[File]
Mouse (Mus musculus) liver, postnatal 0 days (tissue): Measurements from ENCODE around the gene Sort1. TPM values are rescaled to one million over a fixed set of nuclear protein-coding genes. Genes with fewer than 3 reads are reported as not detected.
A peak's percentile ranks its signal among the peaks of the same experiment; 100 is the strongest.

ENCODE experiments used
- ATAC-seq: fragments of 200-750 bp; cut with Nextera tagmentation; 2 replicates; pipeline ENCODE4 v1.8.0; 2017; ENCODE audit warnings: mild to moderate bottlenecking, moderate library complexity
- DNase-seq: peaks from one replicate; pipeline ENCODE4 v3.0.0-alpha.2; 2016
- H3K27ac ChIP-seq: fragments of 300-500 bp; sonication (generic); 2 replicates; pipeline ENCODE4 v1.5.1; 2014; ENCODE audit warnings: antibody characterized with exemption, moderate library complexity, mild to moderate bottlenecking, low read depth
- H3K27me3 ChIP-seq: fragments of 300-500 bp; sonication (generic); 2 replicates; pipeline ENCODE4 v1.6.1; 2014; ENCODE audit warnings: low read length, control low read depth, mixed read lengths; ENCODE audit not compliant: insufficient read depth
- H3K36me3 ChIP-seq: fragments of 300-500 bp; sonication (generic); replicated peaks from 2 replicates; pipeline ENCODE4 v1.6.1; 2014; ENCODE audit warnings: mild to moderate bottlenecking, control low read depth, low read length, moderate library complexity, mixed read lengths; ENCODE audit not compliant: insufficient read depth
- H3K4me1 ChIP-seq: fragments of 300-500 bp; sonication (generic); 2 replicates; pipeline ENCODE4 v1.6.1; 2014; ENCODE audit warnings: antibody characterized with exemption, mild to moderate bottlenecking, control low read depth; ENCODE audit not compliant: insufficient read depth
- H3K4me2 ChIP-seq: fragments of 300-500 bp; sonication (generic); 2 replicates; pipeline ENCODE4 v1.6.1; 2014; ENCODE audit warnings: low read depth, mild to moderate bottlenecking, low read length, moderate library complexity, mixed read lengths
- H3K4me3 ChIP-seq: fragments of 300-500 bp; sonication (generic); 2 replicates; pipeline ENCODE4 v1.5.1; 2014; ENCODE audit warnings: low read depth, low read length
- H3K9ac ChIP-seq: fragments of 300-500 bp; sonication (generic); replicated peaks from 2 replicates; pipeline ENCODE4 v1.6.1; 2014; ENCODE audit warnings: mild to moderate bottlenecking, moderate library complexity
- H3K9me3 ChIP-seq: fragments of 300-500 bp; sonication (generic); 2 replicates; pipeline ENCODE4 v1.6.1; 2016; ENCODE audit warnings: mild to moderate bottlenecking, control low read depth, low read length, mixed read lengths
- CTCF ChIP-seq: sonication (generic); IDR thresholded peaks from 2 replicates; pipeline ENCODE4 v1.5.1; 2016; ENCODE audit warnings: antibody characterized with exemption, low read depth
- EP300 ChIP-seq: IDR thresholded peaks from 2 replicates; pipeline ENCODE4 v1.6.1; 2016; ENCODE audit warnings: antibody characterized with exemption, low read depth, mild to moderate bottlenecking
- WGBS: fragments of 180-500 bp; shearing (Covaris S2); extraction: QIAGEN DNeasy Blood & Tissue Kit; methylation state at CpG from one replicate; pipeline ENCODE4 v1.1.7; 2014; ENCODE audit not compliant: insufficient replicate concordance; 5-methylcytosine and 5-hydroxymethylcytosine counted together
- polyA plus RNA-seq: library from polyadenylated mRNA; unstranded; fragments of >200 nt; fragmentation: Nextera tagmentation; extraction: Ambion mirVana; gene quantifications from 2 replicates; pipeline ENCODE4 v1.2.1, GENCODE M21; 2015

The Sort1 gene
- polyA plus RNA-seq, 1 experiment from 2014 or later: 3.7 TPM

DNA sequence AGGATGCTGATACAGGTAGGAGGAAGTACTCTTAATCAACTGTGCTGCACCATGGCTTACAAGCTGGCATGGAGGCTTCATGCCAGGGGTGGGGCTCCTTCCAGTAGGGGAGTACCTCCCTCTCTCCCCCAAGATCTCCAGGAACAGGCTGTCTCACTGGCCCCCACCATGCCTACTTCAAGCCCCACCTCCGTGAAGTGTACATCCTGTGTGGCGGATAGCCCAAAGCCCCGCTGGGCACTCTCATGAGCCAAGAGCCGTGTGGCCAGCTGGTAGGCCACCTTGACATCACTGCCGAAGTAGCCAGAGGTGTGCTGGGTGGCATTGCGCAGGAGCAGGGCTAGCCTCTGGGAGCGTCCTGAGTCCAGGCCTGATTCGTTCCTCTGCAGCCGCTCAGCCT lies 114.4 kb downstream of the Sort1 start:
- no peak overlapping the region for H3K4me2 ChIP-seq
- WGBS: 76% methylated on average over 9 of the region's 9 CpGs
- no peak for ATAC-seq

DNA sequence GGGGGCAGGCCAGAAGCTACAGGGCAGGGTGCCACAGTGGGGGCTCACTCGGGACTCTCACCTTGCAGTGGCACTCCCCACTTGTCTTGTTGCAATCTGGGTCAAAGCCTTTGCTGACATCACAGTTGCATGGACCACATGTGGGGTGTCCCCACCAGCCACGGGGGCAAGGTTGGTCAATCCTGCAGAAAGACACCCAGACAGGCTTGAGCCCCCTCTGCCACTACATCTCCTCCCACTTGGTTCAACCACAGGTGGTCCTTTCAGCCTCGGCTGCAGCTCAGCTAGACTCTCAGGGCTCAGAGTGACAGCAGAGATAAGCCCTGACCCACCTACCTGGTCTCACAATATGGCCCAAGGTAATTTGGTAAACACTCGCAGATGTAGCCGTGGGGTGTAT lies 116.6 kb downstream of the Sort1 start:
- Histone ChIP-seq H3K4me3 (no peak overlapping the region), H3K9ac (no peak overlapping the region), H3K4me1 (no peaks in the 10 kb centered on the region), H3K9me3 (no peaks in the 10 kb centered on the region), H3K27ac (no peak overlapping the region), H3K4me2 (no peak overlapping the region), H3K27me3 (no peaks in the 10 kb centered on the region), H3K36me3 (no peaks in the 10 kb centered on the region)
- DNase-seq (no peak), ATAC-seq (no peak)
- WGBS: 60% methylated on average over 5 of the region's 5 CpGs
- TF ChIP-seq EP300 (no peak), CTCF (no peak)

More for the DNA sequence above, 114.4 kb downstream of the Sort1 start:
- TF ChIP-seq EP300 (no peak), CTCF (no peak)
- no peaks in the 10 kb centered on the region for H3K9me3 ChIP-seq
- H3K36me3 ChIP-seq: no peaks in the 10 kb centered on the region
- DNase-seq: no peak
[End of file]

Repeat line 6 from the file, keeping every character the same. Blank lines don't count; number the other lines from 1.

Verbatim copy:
- H3K27ac ChIP-seq: fragments of 300-500 bp; sonication (generic); 2 replicates; pipeline ENCODE4 v1.5.1; 2014; ENCODE audit warnings: antibody characterized with exemption, moderate library complexity, mild to moderate bottlenecking, low read depth